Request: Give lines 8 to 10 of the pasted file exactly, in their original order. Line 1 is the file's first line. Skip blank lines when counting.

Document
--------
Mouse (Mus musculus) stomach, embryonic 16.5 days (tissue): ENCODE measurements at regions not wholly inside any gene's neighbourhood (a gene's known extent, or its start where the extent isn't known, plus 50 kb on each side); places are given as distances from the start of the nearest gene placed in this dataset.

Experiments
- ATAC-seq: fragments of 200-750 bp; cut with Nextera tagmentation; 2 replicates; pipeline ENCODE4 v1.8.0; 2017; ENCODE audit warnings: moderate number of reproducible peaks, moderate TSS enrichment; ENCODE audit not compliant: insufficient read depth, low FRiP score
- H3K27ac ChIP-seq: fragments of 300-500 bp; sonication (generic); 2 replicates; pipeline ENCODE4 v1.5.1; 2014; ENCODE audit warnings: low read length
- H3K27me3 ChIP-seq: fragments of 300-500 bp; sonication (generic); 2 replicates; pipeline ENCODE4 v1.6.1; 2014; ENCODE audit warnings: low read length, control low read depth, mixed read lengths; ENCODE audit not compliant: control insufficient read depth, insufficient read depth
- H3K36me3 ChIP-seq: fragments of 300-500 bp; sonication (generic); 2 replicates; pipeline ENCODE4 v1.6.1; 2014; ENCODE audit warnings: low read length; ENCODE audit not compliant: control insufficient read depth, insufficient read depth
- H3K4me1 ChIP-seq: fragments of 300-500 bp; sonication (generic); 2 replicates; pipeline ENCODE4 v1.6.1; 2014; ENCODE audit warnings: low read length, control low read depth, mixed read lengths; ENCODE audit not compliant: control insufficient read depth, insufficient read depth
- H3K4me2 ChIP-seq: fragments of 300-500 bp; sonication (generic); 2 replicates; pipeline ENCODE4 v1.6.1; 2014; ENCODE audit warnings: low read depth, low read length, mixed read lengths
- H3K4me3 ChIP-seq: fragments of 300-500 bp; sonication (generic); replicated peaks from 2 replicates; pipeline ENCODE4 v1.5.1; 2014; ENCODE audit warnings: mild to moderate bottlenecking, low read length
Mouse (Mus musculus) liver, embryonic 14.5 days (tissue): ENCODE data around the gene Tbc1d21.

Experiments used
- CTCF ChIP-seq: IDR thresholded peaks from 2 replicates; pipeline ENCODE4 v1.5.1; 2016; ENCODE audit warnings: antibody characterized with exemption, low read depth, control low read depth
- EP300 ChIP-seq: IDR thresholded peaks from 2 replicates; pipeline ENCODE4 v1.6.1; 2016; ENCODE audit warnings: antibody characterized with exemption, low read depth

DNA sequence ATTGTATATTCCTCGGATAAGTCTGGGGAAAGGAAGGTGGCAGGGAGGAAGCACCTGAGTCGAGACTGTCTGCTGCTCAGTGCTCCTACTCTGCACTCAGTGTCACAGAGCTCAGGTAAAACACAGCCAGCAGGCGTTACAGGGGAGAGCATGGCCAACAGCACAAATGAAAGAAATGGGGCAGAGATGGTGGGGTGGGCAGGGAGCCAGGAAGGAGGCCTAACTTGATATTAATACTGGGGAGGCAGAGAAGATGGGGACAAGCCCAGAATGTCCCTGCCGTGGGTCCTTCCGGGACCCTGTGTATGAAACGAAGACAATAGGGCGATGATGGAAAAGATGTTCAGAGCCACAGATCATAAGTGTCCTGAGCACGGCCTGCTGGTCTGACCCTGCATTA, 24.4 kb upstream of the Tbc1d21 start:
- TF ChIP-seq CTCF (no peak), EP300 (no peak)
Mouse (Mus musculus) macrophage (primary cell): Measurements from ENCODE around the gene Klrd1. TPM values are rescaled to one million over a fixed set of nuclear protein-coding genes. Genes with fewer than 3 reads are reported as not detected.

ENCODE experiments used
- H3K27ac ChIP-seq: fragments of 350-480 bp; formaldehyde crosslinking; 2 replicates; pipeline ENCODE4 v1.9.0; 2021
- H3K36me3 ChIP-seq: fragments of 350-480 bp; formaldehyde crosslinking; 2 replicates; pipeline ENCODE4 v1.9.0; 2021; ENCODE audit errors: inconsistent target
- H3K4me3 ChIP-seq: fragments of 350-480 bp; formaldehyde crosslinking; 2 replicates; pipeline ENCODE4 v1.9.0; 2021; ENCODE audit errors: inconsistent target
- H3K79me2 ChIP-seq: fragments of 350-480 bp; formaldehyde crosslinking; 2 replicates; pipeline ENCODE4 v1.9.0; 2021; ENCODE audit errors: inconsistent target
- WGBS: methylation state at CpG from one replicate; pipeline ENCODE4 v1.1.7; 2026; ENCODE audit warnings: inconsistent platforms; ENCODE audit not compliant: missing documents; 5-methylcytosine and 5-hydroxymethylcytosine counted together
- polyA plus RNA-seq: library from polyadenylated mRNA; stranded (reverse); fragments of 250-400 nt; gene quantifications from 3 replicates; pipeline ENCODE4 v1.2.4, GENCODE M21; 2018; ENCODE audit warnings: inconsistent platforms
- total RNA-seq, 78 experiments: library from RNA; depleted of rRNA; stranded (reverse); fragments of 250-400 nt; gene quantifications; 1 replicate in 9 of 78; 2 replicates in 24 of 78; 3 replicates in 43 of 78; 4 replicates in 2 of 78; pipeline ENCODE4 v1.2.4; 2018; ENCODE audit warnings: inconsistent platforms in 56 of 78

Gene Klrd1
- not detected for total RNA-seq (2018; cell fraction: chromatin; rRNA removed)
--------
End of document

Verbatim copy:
- H3K4me2 ChIP-seq: fragments of 300-500 bp; sonication (generic); 2 replicates; pipeline ENCODE4 v1.6.1; 2014; ENCODE audit warnings: low read depth, low read length, mixed read lengths
- H3K4me3 ChIP-seq: fragments of 300-500 bp; sonication (generic); replicated peaks from 2 replicates; pipeline ENCODE4 v1.5.1; 2014; ENCODE audit warnings: mild to moderate bottlenecking, low read length
Mouse (Mus musculus) liver, embryonic 14.5 days (tissue): ENCODE data around the gene Tbc1d21.